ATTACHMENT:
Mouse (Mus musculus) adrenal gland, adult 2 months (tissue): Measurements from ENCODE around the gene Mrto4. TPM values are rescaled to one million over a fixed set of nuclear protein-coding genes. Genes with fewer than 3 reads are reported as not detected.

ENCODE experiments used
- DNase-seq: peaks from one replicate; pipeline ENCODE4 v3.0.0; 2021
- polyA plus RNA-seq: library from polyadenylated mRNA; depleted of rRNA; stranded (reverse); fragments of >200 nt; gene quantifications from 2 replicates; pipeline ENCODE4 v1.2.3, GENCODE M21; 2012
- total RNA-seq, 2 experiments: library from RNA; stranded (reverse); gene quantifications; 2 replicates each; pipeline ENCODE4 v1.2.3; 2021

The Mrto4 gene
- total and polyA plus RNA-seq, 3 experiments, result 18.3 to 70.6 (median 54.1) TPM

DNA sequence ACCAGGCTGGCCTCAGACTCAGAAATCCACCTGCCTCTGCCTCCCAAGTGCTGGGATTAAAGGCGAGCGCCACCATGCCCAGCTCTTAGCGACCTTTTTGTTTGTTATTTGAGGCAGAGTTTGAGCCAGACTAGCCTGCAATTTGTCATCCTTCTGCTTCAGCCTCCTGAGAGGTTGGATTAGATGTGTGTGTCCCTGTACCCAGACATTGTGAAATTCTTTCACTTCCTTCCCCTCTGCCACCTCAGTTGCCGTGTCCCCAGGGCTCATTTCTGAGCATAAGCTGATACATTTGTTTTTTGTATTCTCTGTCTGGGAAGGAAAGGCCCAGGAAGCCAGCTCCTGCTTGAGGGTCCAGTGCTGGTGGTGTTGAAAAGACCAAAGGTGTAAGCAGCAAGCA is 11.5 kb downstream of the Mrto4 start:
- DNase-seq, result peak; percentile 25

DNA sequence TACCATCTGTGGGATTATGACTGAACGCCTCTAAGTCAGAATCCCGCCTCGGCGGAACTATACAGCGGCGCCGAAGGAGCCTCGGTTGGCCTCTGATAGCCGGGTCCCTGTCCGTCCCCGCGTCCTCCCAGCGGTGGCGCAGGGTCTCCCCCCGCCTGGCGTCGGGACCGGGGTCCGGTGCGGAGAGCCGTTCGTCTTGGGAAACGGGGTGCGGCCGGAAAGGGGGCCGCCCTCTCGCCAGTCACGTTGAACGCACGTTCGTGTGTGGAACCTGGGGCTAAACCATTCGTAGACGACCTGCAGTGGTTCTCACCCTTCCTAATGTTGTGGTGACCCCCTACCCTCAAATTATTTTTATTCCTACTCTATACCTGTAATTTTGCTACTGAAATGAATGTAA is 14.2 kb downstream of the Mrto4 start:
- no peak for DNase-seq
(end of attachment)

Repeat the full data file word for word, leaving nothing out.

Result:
Mouse (Mus musculus) adrenal gland, adult 2 months (tissue): Measurements from ENCODE around the gene Mrto4. TPM values are rescaled to one million over a fixed set of nuclear protein-coding genes. Genes with fewer than 3 reads are reported as not detected.

ENCODE experiments used
- DNase-seq: peaks from one replicate; pipeline ENCODE4 v3.0.0; 2021
- polyA plus RNA-seq: library from polyadenylated mRNA; depleted of rRNA; stranded (reverse); fragments of >200 nt; gene quantifications from 2 replicates; pipeline ENCODE4 v1.2.3, GENCODE M21; 2012
- total RNA-seq, 2 experiments: library from RNA; stranded (reverse); gene quantifications; 2 replicates each; pipeline ENCODE4 v1.2.3; 2021

The Mrto4 gene
- total and polyA plus RNA-seq, 3 experiments, result 18.3 to 70.6 (median 54.1) TPM

DNA sequence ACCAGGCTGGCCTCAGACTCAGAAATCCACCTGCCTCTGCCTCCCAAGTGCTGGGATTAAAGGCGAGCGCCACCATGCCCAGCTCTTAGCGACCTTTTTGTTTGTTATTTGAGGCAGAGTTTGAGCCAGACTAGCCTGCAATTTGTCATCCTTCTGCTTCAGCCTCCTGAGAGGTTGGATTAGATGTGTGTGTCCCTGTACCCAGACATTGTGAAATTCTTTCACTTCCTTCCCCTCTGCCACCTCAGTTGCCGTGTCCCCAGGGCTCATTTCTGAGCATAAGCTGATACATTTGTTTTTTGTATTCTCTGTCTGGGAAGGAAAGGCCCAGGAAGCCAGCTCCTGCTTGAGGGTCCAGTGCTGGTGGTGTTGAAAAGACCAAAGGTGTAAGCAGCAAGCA is 11.5 kb downstream of the Mrto4 start:
- DNase-seq, result peak; percentile 25

DNA sequence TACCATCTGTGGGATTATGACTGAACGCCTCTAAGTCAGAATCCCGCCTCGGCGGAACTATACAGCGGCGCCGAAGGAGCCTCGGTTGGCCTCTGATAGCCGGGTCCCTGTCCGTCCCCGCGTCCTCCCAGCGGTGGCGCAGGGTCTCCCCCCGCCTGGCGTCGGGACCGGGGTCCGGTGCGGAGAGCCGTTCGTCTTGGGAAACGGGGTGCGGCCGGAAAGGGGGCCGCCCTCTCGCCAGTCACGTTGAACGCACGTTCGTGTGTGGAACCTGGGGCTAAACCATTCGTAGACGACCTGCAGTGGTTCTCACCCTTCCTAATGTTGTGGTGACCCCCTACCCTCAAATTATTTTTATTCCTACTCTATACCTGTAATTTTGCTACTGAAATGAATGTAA is 14.2 kb downstream of the Mrto4 start:
- no peak for DNase-seq